|Publication number||US4967464 A|
|Application number||US 07/430,545|
|Publication date||Nov 6, 1990|
|Filing date||Nov 2, 1989|
|Priority date||Mar 24, 1989|
|Publication number||07430545, 430545, US 4967464 A, US 4967464A, US-A-4967464, US4967464 A, US4967464A|
|Inventors||Charles M. Stephens|
|Original Assignee||General Electric Company|
|Export Citation||BiBTeX, EndNote, RefMan|
|Patent Citations (2), Referenced by (22), Classifications (13), Legal Events (4)|
|External Links: USPTO, USPTO Assignment, Espacenet|
This application is a division of application Ser. No. 07/327,628, filed 3/24/89, now abandoned.
This invention relates generally to stator pole coil windings for switched reluctance motors. More particularly, this invention relates to form-wound coil windings for a switched reluctance motor, each comprising plural winding stages which are assembled sequentially.
Switched reluctance motors (SRMs) are doubly salient machines; that is, they have multiple poles on both the stator and the rotor. Moreover, there are coil windings on the stator, but no windings or magnets on the rotor. In a SRM, each motor phase comprises at least one pair of diametrically opposite stator poles, each stator pole having a coil winding wound thereon. The stator pole coil windings comprising each motor phase winding are connected in series or in parallel, so that when a phase winding is excited, magnetic flux produced in the corresponding pair(s) of stator poles combines additively. Upon excitation of a motor phase by supplying current to the corresponding stator pole coil windings, a magnetic force of attraction results between the excited stator pole pair(s) and the nearest rotor poles, thereby causing the rotor to rotate. Current is switched off in the excited motor phase winding before the rotor poles rotate past the aligned position; otherwise, the magnetic force of attraction would produce a negative or braking torque. Continuous rotation of the rotor is achieved by sequentially switching on and off adjacent motor phases. To excite the motor phases, undirectional current pulses synchronized with rotor movement are supplied to the motor phase windings by a converter. Exemplary SRM converters are illustrated in commonly assigned U.S. Pat. No. 4,684,867, issued to T. J. E. Miller on Aug. 4, 1987.
In general, during manufacture of a switched reluctance motor, the coil windings are wound as subassemblies and then applied to the stator poles because, as is well-known by those skilled in the art, the stator poles of a SRM are integral parts of the stator, i.e. are not removable, in contrast to, for example, stator poles of dc commutator-type machines. Disadvantageously, this conventional stator assembly process necessarily leaves unused spaced in each interpole region. That is, in order for a coil being assembled onto a stator pole to be able to clear adjacent windings that have been assembled previously, the width of the coil is restricted. As a result, for a particular SRM, maximum attainable flux, and hence output torque and voltage, are limited.
It is, therefore, an object of the present invention to provide stator pole coil windings for a switched reluctance motor which utilize a larger portion of the interpole space than conventional coil windings, thereby enabling production of increased flux per unit of current and, thus, proportionately higher torque and voltage output.
Another object of the present invention is to provide stator pole coil windings for a switched reluctance motor which result in lower conductor losses per unit of applied power than conventional coil windings.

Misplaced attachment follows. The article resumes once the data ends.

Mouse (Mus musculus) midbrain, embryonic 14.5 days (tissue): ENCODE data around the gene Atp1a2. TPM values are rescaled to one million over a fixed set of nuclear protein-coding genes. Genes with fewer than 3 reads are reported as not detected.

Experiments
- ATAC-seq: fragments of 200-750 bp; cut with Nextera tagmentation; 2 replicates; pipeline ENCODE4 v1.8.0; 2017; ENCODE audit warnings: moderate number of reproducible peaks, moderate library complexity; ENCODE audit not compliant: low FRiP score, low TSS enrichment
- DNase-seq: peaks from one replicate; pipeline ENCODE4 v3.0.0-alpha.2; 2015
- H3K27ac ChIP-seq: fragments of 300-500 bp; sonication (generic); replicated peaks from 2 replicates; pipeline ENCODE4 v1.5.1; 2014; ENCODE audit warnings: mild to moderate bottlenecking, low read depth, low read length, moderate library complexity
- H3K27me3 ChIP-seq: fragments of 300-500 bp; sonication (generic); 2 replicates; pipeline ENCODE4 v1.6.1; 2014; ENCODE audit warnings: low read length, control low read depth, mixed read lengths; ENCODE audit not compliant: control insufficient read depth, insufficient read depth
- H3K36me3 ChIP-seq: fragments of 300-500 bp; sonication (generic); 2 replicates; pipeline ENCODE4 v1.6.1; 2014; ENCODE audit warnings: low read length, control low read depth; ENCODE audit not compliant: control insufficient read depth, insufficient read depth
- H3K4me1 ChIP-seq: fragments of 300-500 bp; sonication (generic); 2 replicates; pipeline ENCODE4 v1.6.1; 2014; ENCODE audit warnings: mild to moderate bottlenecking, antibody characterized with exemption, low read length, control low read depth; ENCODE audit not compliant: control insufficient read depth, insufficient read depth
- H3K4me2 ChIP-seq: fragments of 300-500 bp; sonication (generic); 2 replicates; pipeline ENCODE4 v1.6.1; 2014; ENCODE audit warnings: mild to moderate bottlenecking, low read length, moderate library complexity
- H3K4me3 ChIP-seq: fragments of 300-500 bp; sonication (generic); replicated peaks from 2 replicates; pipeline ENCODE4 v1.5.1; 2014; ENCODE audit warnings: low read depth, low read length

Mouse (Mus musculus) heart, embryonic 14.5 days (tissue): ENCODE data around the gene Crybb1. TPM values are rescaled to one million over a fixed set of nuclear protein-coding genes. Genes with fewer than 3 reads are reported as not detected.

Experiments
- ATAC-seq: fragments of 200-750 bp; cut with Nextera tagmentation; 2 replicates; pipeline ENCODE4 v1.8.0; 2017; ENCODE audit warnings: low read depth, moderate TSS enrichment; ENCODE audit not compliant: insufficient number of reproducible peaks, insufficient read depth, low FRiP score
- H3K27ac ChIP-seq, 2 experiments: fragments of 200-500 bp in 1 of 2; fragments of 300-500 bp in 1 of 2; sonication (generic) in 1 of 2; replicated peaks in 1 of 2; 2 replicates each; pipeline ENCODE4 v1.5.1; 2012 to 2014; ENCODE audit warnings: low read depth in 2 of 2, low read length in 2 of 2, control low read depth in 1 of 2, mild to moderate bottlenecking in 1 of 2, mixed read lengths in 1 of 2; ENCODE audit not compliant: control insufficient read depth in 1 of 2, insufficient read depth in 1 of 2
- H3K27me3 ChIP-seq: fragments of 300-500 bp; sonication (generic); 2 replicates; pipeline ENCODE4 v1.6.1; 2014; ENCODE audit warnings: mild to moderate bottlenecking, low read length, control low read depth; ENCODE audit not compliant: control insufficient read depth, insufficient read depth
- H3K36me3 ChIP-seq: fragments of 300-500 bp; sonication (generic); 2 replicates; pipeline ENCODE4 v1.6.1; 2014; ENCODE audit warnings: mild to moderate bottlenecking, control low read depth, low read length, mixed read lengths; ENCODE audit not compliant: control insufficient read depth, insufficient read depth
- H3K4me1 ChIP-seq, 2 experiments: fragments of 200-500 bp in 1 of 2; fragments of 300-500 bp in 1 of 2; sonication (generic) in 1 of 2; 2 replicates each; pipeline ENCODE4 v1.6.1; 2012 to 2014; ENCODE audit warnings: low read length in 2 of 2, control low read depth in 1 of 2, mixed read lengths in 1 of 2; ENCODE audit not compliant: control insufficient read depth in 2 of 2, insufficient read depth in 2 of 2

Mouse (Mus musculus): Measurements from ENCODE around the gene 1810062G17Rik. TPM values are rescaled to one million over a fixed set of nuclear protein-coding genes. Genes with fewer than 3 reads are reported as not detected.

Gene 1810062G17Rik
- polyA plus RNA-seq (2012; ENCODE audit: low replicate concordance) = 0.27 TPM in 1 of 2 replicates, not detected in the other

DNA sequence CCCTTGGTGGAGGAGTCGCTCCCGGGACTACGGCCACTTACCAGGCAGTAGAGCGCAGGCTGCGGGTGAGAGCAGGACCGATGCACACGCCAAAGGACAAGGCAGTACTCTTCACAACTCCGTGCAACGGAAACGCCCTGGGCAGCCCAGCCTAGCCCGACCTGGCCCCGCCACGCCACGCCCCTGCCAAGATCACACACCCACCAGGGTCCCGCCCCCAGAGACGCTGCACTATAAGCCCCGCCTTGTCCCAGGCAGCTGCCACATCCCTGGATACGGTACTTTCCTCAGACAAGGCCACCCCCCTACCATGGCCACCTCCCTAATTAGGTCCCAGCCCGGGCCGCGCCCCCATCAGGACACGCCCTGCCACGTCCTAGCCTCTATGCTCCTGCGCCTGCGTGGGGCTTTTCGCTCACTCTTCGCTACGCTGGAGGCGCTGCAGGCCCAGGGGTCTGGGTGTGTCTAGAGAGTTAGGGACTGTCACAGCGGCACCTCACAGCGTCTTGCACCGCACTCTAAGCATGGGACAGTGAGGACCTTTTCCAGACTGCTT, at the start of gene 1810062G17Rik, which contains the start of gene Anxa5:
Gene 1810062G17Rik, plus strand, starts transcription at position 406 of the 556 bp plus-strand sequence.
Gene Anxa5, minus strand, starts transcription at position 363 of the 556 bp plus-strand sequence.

Still another object of the present invention is to provide a method of making coil windings for a switched reluctance motor, each of which utilize a larger portion of the interpole space than conventional coil windings, thus resulting in a more highly efficient motor.
The foregoing and other objects are achieved in a plural-stage, form-wound coil winding for a switched reluctance motor. In particular, in a two-stage form-wound coil winding, the first stage comprises an inner coil winding which is rectangular in cross-section and fits directly, i.e. closely, around a stator pole of the SRM. The second stage comprises an outer coil winding which is also rectangular in cross-section and fits directly around the first coil winding. The inner and outer coil windings are form-wound, i.e., separately wound as subassemblies before application to the stator poles.
During SRM stator assembly, each outer coil is assembled around the respective stator pole. After all of the outer coils have been assembled onto the stator, each inner coil is then inserted into the corresponding outer coil. The inner and outer coils on each stator pole are connected in series to each other so as to preserve the same general winding direction. Finally, the stator pole coil windings comprising each motor phase winding are connected in series or in parallel.
The features and advantages of the present invention will become apparent from the following detailed description of the invention when read with the accompanying drawings in which:
FIG. 1 is a cross-sectional view of a conventional switched reluctance motor;
FIG. 2 is a cross-sectional view of a SRM illustrating the direction of current in an exemplary motor phase winding and further illustrating the direction of magnetic flux resulting therefrom;
FIG. 3 is a cross-sectional view of a switched reluctance motor including stator pole coil windings in accordance with the present invention; and
FIG. 4 is a side view of a stator pole of a SRM including an inner coil winding and an outer coil winding connected in series in accordance with the present invention.
FIG. 1 is a cross-sectional view of a switched reluctance motor (SRM) 10 having conventional stator pole coil windings. By way of example, SRM 10 is illustrated as a three-phase machine, each motor phase comprising one pair of diametrically opposite stator poles. However, it is to be understood that the principles of the present invention apply to SRMs having any number of phases and, thus, any number of stator poles.